It just started to rain, and I’ll bet you most of the anglers fishing in the area today are winding up their gear and getting ready to bag it off. In 1972 we all would get into our rain gear and maybe a pair of gloves and continue fishing. Not many today are willing to do that. In fact it is more than a question of the will, it may be that we were more than a little nuts, but fishing was the name of the game; especially since we had made the trip all the way out here just for that reason. You came prepared, and you fished.
The general perception of fly fishing has changed. Instead of the emphasis on fly fishing as an end in itself, it is the trip. The fishing is just a part of it, no more important than the side trips, meals and socialization.
Just a few years ago there would be months of preparation, planning, fly tying, reading, talking to others who have ‘been there’ to make sure all points were covered in advance.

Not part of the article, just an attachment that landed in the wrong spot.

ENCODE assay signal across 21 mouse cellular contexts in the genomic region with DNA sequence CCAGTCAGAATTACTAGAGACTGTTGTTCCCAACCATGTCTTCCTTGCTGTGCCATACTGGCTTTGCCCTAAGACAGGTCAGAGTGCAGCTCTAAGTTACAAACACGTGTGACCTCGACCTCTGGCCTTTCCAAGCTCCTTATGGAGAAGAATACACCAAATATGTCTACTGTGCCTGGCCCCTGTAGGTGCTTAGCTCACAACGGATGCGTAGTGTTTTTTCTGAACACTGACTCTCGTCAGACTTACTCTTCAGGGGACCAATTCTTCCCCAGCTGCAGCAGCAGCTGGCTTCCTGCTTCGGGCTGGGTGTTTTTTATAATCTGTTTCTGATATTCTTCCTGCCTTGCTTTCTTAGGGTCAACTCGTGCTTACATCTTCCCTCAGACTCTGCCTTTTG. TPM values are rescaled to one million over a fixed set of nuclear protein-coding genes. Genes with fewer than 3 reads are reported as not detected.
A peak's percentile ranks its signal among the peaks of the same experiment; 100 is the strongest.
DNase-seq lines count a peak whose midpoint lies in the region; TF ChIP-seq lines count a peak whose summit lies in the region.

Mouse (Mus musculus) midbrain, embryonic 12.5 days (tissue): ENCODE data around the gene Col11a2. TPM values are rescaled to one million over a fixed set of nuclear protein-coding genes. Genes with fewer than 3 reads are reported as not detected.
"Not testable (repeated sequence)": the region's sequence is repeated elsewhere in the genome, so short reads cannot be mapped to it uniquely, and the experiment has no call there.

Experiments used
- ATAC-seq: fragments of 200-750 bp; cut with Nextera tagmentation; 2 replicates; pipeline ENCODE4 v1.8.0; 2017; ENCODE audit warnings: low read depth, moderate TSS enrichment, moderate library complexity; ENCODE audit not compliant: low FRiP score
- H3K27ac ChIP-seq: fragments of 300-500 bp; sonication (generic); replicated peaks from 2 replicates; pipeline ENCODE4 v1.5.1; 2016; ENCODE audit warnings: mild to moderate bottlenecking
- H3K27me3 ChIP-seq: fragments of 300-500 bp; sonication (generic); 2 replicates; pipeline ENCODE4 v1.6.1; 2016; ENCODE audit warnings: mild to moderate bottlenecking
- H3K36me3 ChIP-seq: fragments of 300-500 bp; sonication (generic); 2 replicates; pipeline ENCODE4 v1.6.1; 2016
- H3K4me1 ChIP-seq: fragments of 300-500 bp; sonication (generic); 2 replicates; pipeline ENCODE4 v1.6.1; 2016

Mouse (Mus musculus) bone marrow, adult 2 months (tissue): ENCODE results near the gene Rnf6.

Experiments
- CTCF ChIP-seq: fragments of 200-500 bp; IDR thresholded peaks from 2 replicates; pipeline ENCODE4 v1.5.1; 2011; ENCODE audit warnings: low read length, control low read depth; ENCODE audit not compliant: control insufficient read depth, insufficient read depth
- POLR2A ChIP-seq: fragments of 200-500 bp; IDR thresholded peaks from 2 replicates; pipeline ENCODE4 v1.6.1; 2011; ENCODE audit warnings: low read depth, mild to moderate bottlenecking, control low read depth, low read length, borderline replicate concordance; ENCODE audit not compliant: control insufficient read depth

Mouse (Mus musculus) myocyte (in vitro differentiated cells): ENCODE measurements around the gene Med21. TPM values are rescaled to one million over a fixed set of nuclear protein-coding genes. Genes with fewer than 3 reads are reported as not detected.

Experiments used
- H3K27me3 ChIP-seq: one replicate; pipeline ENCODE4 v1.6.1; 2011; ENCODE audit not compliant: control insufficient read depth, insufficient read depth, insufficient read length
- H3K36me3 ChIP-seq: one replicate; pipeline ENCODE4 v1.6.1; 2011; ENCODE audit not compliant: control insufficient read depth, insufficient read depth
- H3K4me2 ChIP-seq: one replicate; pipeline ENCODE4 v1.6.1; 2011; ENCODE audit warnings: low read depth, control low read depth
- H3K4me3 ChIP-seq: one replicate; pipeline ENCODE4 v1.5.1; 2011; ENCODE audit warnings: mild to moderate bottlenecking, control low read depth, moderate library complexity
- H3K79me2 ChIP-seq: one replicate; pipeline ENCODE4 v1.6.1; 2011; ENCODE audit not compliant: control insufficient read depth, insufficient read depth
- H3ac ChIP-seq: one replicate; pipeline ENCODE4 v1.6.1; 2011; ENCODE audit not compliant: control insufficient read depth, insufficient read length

There are still some anglers we know who do put that kind of effort into fishing
(Eric Austin, Mark Leszcynski , Betty Hiner) who make an annual trip to the
same region because they have already figured out most of the problems. (We
have to have some problems to solve or it wouldn’t be fly fishing). They
have a comfort level there.
Considering the so-called condition of our country, I am amazed at the number of people here in town. Major traffic jams at the gas stations, and the hot local restaurant, the Montana Rib and Chop House, is packed. If you want to eat there you better make your reservation before you go fishing. The food is really good. The parking lot has far too many drift boats at five in the afternoon. The folks will eat really well – but they sure aren’t fishing.
Montana’s Rib and Chop House on a slow day
Judging from the traffic (who gets cut off in a gas station?) mostly, from out of state, as well as from conversations with shop owners and guides, there is no lack of business in Livingston, Montana this summer.
While some are deeply affected by the current economic situation in the US, fly fishers seem to be able to adjust. We may not travel as far to fish, but we are fishing.
At least they are here.